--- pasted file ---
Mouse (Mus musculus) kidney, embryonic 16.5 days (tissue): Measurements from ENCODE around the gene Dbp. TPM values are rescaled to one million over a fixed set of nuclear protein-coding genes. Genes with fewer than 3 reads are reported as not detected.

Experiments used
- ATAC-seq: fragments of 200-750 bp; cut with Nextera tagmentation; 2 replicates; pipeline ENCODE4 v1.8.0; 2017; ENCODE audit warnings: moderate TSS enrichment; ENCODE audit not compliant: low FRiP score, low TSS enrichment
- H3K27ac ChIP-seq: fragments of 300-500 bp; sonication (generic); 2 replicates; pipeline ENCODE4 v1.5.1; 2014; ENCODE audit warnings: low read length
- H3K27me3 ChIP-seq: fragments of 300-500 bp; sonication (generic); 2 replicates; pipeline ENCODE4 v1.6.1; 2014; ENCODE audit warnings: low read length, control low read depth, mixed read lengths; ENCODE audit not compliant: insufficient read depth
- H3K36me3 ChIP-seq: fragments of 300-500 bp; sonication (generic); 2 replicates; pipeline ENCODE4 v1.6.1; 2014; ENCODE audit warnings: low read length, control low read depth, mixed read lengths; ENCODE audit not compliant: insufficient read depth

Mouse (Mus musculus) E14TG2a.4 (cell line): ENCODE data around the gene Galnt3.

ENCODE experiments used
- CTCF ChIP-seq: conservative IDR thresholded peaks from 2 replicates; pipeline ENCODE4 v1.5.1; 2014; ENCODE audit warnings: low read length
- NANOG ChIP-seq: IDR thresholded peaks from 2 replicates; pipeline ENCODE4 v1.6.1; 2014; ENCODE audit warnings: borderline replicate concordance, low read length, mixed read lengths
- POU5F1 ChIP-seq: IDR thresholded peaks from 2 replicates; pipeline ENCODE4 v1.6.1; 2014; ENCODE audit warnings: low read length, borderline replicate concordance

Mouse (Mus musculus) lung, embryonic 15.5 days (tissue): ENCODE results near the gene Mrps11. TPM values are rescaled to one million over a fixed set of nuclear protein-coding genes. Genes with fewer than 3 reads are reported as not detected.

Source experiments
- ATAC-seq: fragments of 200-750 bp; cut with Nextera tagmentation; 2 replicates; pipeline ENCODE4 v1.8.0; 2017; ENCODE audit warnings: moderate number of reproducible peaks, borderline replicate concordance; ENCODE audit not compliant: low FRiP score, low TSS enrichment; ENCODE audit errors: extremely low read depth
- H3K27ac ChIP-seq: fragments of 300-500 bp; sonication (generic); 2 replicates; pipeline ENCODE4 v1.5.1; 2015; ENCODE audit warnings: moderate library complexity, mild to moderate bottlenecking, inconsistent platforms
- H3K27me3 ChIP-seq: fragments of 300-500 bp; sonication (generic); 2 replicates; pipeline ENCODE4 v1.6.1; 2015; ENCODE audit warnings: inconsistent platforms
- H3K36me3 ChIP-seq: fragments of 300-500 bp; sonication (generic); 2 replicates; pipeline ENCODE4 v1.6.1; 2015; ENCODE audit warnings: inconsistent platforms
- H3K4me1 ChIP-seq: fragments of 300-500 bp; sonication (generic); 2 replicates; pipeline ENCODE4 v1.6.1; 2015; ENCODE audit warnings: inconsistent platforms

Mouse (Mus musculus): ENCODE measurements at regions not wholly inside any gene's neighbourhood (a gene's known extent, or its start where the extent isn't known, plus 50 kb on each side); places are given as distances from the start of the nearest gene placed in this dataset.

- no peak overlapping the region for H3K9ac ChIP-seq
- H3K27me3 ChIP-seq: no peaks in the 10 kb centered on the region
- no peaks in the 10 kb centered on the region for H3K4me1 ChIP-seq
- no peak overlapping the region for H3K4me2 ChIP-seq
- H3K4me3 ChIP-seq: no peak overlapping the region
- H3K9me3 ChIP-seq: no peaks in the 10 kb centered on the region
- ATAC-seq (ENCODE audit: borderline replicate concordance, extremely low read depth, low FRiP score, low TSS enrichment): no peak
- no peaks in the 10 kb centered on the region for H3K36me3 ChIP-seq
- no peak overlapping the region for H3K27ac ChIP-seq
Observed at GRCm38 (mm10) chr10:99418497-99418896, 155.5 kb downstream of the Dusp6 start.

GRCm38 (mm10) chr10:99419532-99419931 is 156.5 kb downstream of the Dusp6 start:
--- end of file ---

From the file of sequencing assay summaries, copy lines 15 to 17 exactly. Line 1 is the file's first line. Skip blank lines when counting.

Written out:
- H3K27ac ChIP-seq: fragments of 300-500 bp; sonication (generic); 2 replicates; pipeline ENCODE4 v1.5.1; 2015; ENCODE audit warnings: moderate library complexity, mild to moderate bottlenecking, inconsistent platforms
- H3K27me3 ChIP-seq: fragments of 300-500 bp; sonication (generic); 2 replicates; pipeline ENCODE4 v1.6.1; 2015; ENCODE audit warnings: inconsistent platforms
- H3K36me3 ChIP-seq: fragments of 300-500 bp; sonication (generic); 2 replicates; pipeline ENCODE4 v1.6.1; 2015; ENCODE audit warnings: inconsistent platforms